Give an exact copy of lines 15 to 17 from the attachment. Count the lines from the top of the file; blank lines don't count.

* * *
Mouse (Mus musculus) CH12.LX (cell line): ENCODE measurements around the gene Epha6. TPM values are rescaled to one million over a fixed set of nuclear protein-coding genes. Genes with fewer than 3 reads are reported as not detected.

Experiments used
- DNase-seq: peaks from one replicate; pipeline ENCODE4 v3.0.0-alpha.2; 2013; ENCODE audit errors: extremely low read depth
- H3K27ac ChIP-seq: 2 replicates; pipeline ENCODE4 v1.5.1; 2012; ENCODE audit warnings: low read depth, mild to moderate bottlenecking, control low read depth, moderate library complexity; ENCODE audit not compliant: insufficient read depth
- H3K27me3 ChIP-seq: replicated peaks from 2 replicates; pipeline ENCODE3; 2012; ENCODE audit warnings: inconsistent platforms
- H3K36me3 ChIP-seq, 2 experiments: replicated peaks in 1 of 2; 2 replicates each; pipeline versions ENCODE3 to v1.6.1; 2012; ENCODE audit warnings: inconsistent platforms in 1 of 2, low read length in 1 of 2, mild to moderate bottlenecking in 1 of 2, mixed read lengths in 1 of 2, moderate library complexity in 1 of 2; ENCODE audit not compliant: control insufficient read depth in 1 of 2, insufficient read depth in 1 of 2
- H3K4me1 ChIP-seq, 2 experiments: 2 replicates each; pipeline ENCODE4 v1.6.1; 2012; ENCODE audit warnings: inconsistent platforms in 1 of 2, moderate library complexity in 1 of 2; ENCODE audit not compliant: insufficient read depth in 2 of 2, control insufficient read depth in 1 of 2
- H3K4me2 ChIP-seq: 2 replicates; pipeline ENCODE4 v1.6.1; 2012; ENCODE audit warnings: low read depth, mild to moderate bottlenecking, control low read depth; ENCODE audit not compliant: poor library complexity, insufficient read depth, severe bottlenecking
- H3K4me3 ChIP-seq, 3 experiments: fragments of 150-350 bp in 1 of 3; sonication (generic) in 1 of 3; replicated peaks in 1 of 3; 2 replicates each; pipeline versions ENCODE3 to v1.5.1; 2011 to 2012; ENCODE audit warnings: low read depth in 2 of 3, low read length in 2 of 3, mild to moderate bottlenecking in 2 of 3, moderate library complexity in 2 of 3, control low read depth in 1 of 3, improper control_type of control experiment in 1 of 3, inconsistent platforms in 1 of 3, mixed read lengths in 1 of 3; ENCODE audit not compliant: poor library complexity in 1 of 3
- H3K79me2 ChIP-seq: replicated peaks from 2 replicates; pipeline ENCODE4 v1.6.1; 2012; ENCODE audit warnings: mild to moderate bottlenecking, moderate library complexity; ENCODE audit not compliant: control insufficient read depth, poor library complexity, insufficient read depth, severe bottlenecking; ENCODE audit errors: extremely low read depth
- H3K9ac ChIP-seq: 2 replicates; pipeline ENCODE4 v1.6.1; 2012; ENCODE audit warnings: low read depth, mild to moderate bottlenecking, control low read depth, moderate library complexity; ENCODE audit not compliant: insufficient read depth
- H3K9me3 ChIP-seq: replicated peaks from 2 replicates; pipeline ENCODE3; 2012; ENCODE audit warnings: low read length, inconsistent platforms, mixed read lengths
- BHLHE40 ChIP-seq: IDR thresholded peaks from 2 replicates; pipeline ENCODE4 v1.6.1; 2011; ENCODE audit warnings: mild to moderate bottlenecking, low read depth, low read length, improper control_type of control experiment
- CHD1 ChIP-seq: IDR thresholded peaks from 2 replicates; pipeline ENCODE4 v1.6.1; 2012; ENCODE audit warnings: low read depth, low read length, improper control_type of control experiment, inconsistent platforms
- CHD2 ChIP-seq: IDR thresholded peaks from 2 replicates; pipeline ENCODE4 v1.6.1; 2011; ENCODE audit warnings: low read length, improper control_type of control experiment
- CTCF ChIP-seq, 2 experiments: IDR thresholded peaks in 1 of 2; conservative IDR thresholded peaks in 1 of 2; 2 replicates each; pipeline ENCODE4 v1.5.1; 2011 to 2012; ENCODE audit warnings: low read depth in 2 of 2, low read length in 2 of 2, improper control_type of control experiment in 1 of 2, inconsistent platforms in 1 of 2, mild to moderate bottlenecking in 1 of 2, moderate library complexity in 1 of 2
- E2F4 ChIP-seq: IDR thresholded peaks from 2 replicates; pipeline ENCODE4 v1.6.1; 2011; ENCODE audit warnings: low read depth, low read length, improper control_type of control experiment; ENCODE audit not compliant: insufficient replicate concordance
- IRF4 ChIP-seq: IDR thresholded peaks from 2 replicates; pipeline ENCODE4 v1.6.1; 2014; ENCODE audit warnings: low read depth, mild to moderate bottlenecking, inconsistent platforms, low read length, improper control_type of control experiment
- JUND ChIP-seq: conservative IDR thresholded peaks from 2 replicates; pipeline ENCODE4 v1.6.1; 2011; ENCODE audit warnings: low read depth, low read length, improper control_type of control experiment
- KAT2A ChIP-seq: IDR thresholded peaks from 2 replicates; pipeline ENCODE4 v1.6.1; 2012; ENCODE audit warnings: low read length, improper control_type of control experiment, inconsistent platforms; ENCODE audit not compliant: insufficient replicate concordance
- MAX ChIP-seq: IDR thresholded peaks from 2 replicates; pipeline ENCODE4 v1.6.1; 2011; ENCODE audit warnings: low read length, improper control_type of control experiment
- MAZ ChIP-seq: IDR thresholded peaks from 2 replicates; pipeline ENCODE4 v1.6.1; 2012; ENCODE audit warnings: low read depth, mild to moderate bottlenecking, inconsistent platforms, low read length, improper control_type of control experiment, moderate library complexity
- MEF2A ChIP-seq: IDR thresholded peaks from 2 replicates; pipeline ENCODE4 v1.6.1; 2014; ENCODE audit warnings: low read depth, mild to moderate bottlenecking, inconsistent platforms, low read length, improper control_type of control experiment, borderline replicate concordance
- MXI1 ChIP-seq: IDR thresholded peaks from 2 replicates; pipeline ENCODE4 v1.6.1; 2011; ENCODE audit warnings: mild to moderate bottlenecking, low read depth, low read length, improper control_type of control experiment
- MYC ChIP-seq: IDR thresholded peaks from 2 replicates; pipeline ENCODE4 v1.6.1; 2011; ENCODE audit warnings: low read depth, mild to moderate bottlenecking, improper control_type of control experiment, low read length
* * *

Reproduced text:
- CHD2 ChIP-seq: IDR thresholded peaks from 2 replicates; pipeline ENCODE4 v1.6.1; 2011; ENCODE audit warnings: low read length, improper control_type of control experiment
- CTCF ChIP-seq, 2 experiments: IDR thresholded peaks in 1 of 2; conservative IDR thresholded peaks in 1 of 2; 2 replicates each; pipeline ENCODE4 v1.5.1; 2011 to 2012; ENCODE audit warnings: low read depth in 2 of 2, low read length in 2 of 2, improper control_type of control experiment in 1 of 2, inconsistent platforms in 1 of 2, mild to moderate bottlenecking in 1 of 2, moderate library complexity in 1 of 2
- E2F4 ChIP-seq: IDR thresholded peaks from 2 replicates; pipeline ENCODE4 v1.6.1; 2011; ENCODE audit warnings: low read depth, low read length, improper control_type of control experiment; ENCODE audit not compliant: insufficient replicate concordance